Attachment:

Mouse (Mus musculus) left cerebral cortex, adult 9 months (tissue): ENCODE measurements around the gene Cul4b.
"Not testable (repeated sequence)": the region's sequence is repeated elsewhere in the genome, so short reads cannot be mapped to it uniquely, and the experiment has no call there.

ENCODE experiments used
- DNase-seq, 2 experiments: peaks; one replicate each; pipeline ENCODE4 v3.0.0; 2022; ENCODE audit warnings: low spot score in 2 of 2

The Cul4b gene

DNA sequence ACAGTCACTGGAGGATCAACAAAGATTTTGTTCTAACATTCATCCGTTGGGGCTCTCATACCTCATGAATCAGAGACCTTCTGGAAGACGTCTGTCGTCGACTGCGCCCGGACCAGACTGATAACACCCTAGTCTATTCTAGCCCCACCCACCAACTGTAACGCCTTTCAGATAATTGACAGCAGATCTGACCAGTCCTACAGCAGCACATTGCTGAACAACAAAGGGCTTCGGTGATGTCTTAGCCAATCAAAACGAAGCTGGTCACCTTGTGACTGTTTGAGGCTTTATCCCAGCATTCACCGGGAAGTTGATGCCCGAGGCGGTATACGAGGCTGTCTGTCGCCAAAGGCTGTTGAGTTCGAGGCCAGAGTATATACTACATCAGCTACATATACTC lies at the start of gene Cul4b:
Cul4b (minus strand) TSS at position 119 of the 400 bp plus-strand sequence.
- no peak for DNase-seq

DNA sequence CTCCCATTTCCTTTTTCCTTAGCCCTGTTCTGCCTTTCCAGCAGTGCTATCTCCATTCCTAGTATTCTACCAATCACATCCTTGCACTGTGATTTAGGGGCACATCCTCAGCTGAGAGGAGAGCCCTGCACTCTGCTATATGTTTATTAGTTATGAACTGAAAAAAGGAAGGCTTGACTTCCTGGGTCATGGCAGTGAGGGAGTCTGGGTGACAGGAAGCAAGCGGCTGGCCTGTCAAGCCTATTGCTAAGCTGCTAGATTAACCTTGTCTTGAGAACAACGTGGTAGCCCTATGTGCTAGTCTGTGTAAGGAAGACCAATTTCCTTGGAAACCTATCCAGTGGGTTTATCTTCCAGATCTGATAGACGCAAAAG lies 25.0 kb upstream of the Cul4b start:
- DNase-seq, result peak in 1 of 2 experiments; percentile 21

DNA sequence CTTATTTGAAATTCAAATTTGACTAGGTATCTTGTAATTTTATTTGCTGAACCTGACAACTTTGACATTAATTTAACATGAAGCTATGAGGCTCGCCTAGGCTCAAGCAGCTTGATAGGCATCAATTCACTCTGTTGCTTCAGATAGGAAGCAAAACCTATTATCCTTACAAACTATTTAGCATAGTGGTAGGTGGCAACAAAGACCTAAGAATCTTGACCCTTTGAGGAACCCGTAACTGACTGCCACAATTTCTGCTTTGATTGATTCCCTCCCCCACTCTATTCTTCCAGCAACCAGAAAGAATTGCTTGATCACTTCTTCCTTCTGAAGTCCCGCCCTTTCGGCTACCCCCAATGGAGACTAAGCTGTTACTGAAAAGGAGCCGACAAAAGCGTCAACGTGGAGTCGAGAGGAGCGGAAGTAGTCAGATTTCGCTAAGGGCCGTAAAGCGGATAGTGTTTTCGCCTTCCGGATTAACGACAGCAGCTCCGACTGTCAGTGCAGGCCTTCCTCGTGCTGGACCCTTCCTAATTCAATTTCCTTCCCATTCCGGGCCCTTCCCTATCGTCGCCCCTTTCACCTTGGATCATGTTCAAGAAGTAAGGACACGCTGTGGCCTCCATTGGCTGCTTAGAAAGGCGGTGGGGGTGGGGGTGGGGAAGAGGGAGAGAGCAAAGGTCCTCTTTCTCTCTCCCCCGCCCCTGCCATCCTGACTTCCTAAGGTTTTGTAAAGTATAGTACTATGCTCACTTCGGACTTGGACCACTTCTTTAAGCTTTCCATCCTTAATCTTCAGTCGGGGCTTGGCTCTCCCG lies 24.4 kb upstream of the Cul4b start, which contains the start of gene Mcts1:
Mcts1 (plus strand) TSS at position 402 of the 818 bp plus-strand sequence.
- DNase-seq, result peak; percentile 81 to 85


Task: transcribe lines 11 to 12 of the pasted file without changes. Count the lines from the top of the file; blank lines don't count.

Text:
DNA sequence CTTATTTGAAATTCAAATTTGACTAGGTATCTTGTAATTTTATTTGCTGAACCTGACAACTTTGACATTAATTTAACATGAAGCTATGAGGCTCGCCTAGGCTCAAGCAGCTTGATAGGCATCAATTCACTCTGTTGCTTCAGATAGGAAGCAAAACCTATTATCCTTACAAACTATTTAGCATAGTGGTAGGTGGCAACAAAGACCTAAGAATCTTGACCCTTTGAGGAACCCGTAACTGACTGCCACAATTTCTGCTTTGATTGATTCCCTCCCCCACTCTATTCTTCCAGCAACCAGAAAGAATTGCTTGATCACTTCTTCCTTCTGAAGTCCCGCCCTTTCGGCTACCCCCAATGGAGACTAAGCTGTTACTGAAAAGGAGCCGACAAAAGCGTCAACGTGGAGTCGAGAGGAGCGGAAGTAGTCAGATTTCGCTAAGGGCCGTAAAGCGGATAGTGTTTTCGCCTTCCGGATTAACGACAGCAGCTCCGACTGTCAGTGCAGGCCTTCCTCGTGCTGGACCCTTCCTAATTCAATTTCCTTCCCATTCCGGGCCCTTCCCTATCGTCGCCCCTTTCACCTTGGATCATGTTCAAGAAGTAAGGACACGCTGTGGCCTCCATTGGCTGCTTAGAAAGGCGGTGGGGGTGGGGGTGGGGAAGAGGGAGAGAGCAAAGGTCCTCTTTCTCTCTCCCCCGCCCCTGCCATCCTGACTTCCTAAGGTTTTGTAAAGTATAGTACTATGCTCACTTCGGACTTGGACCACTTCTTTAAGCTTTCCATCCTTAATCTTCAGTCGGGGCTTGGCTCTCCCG lies 24.4 kb upstream of the Cul4b start, which contains the start of gene Mcts1:
Mcts1 (plus strand) TSS at position 402 of the 818 bp plus-strand sequence.